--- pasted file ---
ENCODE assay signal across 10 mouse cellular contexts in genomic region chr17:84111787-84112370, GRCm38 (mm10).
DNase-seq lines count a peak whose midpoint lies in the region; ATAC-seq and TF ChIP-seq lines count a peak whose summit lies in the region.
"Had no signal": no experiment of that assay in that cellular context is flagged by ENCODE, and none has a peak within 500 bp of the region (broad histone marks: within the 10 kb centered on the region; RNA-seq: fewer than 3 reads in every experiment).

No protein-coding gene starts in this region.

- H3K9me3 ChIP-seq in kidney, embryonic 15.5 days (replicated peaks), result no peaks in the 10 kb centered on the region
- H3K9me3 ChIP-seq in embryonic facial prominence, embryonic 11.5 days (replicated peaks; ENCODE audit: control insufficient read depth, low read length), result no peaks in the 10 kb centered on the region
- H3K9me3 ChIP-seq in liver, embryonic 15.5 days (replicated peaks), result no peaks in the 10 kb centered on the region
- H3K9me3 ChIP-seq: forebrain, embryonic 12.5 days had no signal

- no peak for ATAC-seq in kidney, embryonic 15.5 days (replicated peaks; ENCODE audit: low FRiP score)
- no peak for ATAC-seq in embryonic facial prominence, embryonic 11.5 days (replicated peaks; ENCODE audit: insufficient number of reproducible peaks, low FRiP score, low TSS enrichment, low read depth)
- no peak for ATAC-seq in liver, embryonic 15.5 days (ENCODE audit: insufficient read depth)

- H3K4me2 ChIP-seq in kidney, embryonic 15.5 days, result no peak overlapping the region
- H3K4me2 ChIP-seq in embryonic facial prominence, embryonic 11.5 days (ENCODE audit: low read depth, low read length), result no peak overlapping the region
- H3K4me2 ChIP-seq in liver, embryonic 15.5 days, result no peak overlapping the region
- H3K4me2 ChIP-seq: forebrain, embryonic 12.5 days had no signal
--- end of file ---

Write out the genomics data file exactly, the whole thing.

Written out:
ENCODE assay signal across 10 mouse cellular contexts in genomic region chr17:84111787-84112370, GRCm38 (mm10).
DNase-seq lines count a peak whose midpoint lies in the region; ATAC-seq and TF ChIP-seq lines count a peak whose summit lies in the region.
"Had no signal": no experiment of that assay in that cellular context is flagged by ENCODE, and none has a peak within 500 bp of the region (broad histone marks: within the 10 kb centered on the region; RNA-seq: fewer than 3 reads in every experiment).

No protein-coding gene starts in this region.

- H3K9me3 ChIP-seq in kidney, embryonic 15.5 days (replicated peaks), result no peaks in the 10 kb centered on the region
- H3K9me3 ChIP-seq in embryonic facial prominence, embryonic 11.5 days (replicated peaks; ENCODE audit: control insufficient read depth, low read length), result no peaks in the 10 kb centered on the region
- H3K9me3 ChIP-seq in liver, embryonic 15.5 days (replicated peaks), result no peaks in the 10 kb centered on the region
- H3K9me3 ChIP-seq: forebrain, embryonic 12.5 days had no signal

- no peak for ATAC-seq in kidney, embryonic 15.5 days (replicated peaks; ENCODE audit: low FRiP score)
- no peak for ATAC-seq in embryonic facial prominence, embryonic 11.5 days (replicated peaks; ENCODE audit: insufficient number of reproducible peaks, low FRiP score, low TSS enrichment, low read depth)
- no peak for ATAC-seq in liver, embryonic 15.5 days (ENCODE audit: insufficient read depth)

- H3K4me2 ChIP-seq in kidney, embryonic 15.5 days, result no peak overlapping the region
- H3K4me2 ChIP-seq in embryonic facial prominence, embryonic 11.5 days (ENCODE audit: low read depth, low read length), result no peak overlapping the region
- H3K4me2 ChIP-seq in liver, embryonic 15.5 days, result no peak overlapping the region
- H3K4me2 ChIP-seq: forebrain, embryonic 12.5 days had no signal